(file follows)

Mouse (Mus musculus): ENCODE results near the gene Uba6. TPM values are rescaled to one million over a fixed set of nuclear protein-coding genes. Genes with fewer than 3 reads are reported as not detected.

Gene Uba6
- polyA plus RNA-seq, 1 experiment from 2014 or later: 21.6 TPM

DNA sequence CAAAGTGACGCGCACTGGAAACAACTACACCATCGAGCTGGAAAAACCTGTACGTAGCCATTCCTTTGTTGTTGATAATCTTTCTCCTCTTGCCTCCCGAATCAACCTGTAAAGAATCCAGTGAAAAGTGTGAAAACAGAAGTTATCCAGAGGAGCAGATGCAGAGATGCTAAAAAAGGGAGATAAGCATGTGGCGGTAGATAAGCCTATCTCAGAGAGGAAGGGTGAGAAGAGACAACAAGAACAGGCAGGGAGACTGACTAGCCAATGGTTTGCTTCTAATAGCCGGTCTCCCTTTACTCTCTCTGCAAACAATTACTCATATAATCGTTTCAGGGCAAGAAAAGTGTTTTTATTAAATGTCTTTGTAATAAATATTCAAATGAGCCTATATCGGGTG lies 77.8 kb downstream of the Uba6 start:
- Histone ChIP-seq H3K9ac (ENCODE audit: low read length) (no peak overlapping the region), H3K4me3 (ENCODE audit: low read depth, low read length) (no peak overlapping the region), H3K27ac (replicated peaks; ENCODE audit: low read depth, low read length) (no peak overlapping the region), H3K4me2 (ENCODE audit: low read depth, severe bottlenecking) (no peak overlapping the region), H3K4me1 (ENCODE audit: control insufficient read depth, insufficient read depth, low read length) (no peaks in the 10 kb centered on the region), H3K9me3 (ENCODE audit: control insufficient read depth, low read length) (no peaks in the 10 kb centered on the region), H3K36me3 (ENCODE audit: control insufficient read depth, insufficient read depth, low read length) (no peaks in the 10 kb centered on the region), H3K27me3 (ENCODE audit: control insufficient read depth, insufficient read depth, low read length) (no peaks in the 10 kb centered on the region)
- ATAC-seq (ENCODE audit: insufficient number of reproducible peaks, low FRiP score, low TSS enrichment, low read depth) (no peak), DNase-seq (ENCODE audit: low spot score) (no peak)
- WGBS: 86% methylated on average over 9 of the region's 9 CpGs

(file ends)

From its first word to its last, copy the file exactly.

Mouse (Mus musculus): ENCODE results near the gene Uba6. TPM values are rescaled to one million over a fixed set of nuclear protein-coding genes. Genes with fewer than 3 reads are reported as not detected.

Gene Uba6
- polyA plus RNA-seq, 1 experiment from 2014 or later: 21.6 TPM

DNA sequence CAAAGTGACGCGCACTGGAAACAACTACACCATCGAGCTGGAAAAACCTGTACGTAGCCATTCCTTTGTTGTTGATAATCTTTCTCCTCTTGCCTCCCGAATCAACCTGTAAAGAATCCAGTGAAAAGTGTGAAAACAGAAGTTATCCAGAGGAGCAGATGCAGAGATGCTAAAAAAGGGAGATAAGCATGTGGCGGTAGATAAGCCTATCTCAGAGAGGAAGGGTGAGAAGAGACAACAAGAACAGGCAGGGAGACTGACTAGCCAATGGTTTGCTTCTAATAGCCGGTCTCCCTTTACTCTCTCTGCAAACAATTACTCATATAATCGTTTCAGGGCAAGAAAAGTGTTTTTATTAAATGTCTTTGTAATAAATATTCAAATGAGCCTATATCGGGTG lies 77.8 kb downstream of the Uba6 start:
- Histone ChIP-seq H3K9ac (ENCODE audit: low read length) (no peak overlapping the region), H3K4me3 (ENCODE audit: low read depth, low read length) (no peak overlapping the region), H3K27ac (replicated peaks; ENCODE audit: low read depth, low read length) (no peak overlapping the region), H3K4me2 (ENCODE audit: low read depth, severe bottlenecking) (no peak overlapping the region), H3K4me1 (ENCODE audit: control insufficient read depth, insufficient read depth, low read length) (no peaks in the 10 kb centered on the region), H3K9me3 (ENCODE audit: control insufficient read depth, low read length) (no peaks in the 10 kb centered on the region), H3K36me3 (ENCODE audit: control insufficient read depth, insufficient read depth, low read length) (no peaks in the 10 kb centered on the region), H3K27me3 (ENCODE audit: control insufficient read depth, insufficient read depth, low read length) (no peaks in the 10 kb centered on the region)
- ATAC-seq (ENCODE audit: insufficient number of reproducible peaks, low FRiP score, low TSS enrichment, low read depth) (no peak), DNase-seq (ENCODE audit: low spot score) (no peak)
- WGBS: 86% methylated on average over 9 of the region's 9 CpGs